The house that's Family Central is in the middle of Mesa, just a few blocks from the Town Hall, the old police station, and the public library.

Most houses in that neighborhoods sit in the middle of dished yards, and have maintained their irrigation rights. Every so often the irrigation water comes on, flooding the yard six or eight inches deep. This usually happens at night. The water soaks down into the soil, instead of dampening the top 1/8" and then evaporating, as happens when you use a sprinkler. The sensible ones have large deciduous trees in the yard, to keep the house shaded during the summer.

Some of them have flat roofs, or deep sleeping porches along the sides. The best of these porches were made of heavy masonry, and were deep and dark and cool. If you slept on the roof or had an unscreened porch, you'd slather yourself with citronella to keep off the bugs. If the weather was really bad, you could dampen your sheets and sleep under that.

Even a tin-roofed screened sleeping porch can be a fine thing. Lying in the dark in a tin-roofed screened porch during a rainstorm, watching the lightning flash, listening to the rain on the roof and the rolling thunder, and smelling the desert getting wet outside (an amazing smell; all those gummy aromatic leaves open up when the rain hits them), is one of the greatest pleasures in life.

My immediate family just had a plain modern ranch-style house, but before we got AC, us kids would sometimes sleep on the cool polished-concrete livingroom floor with just a sheet over us. We had a poor opinion of the wall-to-wall carpeting that eventually superseded it, since it was less cool to sleep on, and you couldn't roller-skate on it.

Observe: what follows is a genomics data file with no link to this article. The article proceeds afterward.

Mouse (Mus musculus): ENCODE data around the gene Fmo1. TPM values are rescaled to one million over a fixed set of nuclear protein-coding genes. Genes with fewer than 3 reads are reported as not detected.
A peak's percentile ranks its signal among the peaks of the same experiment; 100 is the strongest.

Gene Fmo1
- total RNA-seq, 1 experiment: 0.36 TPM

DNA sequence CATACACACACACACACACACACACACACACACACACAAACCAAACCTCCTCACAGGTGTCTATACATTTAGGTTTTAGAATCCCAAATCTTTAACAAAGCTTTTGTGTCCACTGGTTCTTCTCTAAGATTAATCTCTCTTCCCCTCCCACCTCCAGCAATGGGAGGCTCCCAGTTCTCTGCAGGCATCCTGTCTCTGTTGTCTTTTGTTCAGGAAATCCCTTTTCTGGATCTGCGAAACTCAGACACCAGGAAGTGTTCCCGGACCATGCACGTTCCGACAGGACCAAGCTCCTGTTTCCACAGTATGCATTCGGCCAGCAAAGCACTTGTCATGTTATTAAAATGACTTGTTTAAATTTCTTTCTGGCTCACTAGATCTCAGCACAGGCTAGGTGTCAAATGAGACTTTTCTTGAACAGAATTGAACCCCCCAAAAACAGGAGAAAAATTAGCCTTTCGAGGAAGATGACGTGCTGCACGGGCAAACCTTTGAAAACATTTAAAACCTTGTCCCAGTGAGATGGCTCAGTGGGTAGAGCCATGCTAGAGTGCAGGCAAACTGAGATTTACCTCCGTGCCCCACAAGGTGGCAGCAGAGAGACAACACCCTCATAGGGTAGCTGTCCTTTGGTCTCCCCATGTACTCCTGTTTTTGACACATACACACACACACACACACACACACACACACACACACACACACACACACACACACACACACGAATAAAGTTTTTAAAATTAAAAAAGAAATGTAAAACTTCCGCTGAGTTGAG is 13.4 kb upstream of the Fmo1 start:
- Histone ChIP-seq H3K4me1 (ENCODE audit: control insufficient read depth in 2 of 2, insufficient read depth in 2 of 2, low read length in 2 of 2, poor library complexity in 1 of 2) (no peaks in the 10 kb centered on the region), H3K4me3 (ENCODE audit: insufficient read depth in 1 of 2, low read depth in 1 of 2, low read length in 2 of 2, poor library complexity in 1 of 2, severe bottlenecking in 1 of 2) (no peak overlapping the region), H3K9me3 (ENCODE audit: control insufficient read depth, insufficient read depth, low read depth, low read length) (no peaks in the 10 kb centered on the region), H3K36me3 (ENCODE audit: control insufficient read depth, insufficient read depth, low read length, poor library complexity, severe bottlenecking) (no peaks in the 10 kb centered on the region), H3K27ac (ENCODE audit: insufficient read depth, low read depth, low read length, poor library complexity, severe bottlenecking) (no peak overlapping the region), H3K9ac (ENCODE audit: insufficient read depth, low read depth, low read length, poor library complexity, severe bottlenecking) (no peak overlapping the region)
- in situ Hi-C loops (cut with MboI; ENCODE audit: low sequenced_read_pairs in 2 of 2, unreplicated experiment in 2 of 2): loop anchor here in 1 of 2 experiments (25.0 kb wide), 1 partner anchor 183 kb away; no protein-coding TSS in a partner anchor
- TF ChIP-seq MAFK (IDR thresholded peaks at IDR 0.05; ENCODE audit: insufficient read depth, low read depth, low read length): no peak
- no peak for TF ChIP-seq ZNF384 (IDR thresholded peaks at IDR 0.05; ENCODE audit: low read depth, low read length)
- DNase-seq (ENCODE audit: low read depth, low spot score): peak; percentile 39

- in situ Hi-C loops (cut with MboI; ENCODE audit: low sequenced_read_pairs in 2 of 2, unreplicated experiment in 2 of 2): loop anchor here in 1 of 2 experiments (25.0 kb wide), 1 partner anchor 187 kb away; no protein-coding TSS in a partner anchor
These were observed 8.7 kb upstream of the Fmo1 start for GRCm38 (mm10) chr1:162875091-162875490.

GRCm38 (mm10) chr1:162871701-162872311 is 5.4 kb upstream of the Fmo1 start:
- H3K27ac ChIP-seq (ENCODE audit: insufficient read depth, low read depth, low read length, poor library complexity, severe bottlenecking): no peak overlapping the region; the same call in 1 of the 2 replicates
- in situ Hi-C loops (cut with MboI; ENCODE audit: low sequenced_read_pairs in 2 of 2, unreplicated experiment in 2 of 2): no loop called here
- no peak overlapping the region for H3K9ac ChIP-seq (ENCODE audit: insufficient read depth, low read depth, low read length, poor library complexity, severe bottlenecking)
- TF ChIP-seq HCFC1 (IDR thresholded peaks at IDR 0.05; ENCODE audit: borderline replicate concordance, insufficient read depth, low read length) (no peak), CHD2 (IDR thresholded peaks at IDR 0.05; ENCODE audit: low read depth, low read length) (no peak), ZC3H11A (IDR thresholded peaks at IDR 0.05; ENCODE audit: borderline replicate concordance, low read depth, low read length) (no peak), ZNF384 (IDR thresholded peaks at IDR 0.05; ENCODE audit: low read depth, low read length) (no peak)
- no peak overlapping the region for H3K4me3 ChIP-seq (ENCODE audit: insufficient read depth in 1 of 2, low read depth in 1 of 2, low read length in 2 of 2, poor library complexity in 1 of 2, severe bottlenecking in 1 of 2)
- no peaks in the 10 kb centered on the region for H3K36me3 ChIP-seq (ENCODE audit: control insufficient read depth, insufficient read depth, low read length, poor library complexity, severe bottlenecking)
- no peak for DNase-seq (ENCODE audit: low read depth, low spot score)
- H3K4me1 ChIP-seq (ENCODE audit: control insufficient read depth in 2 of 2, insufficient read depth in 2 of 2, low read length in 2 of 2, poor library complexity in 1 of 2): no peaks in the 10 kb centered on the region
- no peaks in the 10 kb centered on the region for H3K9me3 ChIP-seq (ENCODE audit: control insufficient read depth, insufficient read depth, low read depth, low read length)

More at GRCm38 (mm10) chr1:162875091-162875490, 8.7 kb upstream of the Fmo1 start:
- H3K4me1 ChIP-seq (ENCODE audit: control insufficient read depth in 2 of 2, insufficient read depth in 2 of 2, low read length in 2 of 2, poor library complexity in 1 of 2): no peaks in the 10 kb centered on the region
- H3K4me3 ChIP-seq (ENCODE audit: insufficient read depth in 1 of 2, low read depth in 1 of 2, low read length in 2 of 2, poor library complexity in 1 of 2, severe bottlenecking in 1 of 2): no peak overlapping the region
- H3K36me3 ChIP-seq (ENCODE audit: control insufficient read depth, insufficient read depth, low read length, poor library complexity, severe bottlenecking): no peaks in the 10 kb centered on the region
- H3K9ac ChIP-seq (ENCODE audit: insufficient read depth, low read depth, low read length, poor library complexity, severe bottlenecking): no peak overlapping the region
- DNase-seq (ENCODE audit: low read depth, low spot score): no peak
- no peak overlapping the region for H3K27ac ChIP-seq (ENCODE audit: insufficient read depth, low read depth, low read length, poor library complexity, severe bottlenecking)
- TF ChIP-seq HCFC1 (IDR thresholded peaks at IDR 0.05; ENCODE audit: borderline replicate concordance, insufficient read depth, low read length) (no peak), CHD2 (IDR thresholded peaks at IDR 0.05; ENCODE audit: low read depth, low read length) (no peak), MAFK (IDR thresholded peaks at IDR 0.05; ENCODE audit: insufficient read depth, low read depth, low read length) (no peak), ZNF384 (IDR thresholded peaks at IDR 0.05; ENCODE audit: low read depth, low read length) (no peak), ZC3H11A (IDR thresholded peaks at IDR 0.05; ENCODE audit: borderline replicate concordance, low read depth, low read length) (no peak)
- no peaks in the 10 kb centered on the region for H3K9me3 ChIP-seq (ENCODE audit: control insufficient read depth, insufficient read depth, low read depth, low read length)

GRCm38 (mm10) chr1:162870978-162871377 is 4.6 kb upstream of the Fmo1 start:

But back to the houses of my grandmother's day. Many of them had high-standing foundations that got the house proper up off the ground a ways. This not only accommodated the irrigation, but was cooler, since the desert is hottest right at ground level, and is measurably cooler a few inches in either direction.

Some of the houses actually were built of adobe, carefully stuccoed-over to preserve their integrity and to look less adobe-like. Those houses had to have high solid foundations, since adobe and irrigation don't mix.

Granny told me that during the heat of the summer, people would get up very early and get as much work done as they could during the cooler hours of the morning. During the worst of the afternoon, the businesses would shut down and everyone would retire to the coolest place they could find to have a nap. In the evening, when things cooled down again, the businesses would reopen, and would stay open until quite late at night.

These days you don't see businesses shutting down for the afternoon siesta, but Arizona still has no use for Daylight Savings Time.

I remember that some of the bigger warehouse-type buildings had these metal wind-grabbing, um, things on their roofs, that had a complex shape I can't properly describe. From some angles, in silhouette, they were shaped a little like an ampersand. These caught the wind and forced it down into the building below.

After electricity became generally available but before the advent of AC, we had what we called coolers. Since then I've also heard them called airpad coolers or swamp boxes, but we just called them coolers.